# Path analysis (statistics)

Path analysis (statistics)

In statistics, path analysis is a type of multiple regression analysis. Path analysis was invented by geneticist Sewall Wright around 1918 and he wrote about it more extensively in the 1920s. In addition to being thought of as a form of multiple regression focussing on causality, path analysis can be viewed as a special case of structural equation modeling (SEM) - one in which only single indicators are employed for each of the variables in the causal model. Put another way, path analysis is SEM with a structural model, but no measurement model. Other terms used to refer to path analysis include causal modeling, analysis of covariance structures, and latent variable models.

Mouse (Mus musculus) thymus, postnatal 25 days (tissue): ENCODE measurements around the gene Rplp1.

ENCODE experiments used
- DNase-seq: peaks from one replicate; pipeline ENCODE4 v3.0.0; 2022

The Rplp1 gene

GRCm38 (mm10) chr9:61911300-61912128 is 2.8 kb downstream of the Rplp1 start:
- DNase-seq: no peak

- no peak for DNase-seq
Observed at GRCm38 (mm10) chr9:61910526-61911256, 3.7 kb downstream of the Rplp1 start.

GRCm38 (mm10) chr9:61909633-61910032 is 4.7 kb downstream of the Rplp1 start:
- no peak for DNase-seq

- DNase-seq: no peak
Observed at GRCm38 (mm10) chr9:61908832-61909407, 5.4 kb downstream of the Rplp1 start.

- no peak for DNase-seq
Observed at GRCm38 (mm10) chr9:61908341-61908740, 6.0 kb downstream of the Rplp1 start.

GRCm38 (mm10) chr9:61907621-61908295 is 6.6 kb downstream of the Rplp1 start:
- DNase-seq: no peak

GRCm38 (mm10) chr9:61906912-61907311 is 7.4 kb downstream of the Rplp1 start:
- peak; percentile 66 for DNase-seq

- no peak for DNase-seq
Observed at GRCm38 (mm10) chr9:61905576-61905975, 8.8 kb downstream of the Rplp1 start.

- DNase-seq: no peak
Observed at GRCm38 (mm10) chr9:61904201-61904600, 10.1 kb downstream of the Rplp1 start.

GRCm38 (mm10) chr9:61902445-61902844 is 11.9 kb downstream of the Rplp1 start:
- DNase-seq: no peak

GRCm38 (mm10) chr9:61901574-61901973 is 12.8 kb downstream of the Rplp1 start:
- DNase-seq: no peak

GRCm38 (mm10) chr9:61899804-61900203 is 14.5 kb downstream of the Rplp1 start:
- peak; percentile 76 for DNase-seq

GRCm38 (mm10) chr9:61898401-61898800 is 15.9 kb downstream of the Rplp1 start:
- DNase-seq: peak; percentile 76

In the model below, the two exogenous variables (Ex1 and Ex2)are modeled as being correlated and as having both direct and indirect effects (through En1) on En2 (the two dependent or 'endogenous' variables. In most real models, the endogenous are also affected by factors outside the model (including measurement error). The effects of such extraneous variables are depicted by the 'e' or 'error' terms in the model.

Using the same variables, alternative models are conceivable. For example, it may be hypothesized that Ex1 has only an indirect effect on En2, thus the arrow from Ex1 to En2 would be deleted, and the likelihood or 'fit' of these two models can be compared statistically.

ee also

*Causality
*Latent variable model
*Structural equation model

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